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Structure. 2002 Jan;10(1):93-103.

Structure and mechanism of anthocyanidin synthase from Arabidopsis thaliana.

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  • 1The Dyson Perrins Laboratory, Oxford Centre for Molecular Sciences, South Parks Road, Oxford OX1 3QY, United Kingdom.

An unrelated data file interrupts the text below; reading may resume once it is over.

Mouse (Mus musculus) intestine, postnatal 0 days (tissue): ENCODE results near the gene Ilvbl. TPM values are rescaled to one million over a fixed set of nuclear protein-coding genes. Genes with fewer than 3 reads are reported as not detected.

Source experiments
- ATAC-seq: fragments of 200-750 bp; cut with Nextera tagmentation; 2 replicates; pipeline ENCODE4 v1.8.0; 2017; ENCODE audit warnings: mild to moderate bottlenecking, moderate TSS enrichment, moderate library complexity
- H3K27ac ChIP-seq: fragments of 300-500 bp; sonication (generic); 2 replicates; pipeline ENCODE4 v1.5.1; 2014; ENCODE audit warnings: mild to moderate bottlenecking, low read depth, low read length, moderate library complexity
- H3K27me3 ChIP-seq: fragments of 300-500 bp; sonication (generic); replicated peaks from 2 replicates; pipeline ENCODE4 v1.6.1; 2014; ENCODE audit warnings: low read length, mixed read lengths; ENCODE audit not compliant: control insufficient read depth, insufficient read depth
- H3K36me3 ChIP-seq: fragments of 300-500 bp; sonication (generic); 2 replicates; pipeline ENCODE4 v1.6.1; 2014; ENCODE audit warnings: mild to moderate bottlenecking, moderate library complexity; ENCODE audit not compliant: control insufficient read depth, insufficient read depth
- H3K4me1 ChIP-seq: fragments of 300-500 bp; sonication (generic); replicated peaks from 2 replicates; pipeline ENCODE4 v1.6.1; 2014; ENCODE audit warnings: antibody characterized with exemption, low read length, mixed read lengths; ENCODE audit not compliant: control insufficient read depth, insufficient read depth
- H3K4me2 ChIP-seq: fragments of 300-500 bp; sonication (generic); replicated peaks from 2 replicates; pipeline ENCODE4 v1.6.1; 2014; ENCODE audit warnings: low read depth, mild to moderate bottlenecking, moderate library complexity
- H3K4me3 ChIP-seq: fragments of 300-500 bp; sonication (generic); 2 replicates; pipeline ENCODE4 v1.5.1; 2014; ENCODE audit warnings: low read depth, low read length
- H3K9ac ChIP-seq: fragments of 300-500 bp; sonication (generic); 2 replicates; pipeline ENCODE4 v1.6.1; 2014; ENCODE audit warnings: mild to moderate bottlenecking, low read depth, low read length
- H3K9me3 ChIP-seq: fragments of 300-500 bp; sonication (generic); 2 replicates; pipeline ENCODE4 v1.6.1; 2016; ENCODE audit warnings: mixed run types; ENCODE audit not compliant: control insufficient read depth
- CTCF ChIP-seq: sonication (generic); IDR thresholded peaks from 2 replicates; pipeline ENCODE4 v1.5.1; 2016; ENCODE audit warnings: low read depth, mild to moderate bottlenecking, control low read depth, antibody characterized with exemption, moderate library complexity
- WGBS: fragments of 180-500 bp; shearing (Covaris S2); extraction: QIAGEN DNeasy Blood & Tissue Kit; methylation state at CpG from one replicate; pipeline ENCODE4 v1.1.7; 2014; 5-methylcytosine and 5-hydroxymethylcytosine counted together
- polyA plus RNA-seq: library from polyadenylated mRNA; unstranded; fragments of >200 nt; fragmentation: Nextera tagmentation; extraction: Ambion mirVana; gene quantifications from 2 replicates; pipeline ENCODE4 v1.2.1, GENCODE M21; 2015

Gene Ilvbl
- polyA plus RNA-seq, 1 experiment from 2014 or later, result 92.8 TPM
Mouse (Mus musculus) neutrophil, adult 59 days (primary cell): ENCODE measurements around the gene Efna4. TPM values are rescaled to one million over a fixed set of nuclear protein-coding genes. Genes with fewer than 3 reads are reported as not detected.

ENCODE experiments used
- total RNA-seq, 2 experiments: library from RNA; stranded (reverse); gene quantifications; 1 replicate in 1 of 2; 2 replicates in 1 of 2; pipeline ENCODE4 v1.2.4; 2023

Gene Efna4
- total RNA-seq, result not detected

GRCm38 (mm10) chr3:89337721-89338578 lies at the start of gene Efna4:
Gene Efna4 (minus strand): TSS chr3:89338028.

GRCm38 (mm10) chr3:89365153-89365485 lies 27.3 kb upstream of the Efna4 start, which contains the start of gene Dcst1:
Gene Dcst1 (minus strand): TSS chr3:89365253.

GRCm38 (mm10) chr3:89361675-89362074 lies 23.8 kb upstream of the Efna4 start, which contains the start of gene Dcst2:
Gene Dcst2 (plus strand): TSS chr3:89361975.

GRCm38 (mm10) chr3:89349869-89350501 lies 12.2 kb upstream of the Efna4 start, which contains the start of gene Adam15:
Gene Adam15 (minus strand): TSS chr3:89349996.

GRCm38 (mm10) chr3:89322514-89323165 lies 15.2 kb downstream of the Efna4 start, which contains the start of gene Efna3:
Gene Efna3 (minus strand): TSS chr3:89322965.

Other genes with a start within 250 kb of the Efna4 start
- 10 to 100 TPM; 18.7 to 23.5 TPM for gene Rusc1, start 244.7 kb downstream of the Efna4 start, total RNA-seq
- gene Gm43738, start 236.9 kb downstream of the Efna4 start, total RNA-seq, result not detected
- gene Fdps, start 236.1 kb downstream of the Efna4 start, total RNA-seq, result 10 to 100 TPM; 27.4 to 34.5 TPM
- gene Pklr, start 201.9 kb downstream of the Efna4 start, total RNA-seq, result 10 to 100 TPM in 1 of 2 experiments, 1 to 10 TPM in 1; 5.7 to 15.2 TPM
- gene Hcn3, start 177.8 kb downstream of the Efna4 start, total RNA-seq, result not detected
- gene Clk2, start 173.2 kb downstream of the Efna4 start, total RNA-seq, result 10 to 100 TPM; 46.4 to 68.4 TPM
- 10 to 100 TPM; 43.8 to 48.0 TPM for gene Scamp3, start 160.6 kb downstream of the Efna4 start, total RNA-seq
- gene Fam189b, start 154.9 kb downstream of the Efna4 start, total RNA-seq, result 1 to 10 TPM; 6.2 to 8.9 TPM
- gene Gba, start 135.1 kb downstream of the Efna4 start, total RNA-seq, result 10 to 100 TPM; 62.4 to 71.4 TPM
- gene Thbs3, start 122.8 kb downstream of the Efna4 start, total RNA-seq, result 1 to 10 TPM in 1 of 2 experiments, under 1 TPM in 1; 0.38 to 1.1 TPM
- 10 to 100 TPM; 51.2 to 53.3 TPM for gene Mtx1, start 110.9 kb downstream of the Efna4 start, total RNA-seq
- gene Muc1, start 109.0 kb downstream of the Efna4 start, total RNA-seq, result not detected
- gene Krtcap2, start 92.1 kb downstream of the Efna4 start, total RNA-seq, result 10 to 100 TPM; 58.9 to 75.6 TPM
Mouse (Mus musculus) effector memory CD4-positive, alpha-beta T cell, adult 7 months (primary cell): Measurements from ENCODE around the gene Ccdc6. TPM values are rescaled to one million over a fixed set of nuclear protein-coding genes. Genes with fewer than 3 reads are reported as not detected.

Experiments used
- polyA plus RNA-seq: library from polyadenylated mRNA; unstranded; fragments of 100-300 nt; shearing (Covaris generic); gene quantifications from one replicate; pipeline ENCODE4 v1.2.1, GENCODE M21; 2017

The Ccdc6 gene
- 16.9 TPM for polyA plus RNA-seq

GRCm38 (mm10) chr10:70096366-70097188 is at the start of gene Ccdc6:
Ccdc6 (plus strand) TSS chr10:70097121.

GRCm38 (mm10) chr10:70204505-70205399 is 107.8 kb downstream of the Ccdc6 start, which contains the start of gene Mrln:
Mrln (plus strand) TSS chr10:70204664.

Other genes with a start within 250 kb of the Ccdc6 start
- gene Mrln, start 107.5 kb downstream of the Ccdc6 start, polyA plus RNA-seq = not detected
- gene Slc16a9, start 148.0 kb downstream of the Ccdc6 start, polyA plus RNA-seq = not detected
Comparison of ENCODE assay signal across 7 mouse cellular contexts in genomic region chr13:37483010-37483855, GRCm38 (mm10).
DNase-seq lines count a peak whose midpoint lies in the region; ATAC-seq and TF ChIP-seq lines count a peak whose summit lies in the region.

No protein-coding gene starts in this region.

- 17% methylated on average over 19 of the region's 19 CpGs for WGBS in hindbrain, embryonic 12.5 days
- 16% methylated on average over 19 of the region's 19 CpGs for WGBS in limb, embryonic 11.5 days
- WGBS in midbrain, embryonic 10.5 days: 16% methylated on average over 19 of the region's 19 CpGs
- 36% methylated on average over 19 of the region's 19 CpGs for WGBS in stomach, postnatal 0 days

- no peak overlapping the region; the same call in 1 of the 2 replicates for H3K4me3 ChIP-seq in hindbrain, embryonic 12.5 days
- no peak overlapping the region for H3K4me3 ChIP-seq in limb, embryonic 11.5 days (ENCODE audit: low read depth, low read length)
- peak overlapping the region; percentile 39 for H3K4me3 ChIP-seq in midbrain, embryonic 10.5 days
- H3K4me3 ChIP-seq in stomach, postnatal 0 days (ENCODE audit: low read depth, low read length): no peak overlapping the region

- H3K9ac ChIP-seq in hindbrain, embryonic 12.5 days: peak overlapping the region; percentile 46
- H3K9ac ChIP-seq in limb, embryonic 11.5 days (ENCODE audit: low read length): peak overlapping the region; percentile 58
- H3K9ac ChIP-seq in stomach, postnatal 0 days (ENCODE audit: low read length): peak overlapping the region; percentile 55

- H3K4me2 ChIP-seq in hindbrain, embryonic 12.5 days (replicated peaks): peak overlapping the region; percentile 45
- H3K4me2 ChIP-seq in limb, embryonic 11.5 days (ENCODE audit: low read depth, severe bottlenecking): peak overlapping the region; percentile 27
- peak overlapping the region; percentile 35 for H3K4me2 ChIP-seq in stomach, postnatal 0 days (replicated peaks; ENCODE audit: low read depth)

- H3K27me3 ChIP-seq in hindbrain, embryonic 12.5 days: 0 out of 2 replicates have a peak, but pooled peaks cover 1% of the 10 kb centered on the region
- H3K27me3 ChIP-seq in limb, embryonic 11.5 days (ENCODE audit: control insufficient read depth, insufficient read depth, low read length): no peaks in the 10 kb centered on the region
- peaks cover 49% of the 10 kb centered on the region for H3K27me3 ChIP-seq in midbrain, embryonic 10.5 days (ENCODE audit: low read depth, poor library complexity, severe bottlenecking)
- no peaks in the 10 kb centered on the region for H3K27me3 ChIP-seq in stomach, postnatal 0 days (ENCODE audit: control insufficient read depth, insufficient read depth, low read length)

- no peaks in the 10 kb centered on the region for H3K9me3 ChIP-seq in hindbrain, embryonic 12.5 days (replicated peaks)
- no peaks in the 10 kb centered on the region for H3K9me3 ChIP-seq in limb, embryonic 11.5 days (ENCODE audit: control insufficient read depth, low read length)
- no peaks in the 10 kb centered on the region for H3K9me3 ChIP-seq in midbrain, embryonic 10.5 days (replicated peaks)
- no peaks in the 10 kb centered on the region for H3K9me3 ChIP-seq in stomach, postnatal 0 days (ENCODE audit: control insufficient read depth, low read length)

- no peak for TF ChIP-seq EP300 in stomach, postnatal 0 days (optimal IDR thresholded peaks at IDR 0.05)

Flavonoids are common colorants in plants and have long-established biomedicinal properties. Anthocyanidin synthase (ANS), a 2-oxoglutarate iron-dependent oxygenase, catalyzes the penultimate step in the biosynthesis of the anthocyanin class of flavonoids. The crystal structure of ANS reveals a multicomponent active site containing metal, cosubstrate, and two molecules of a substrate analog (dihydroquercetin). An additional structure obtained after 30 min exposure to dioxygen is consistent with the oxidation of the dihydroquercetin to quercetin and the concomitant decarboxylation of 2-oxoglutarate to succinate. Together with in vitro studies, the crystal structures suggest a mechanism for ANS-catalyzed anthocyanidin formation from the natural leucoanthocyanidin substrates involving stereoselective C-3 hydroxylation. The structure of ANS provides a template for the ubiquitous family of plant nonhaem oxygenases for future engineering and inhibition studies.

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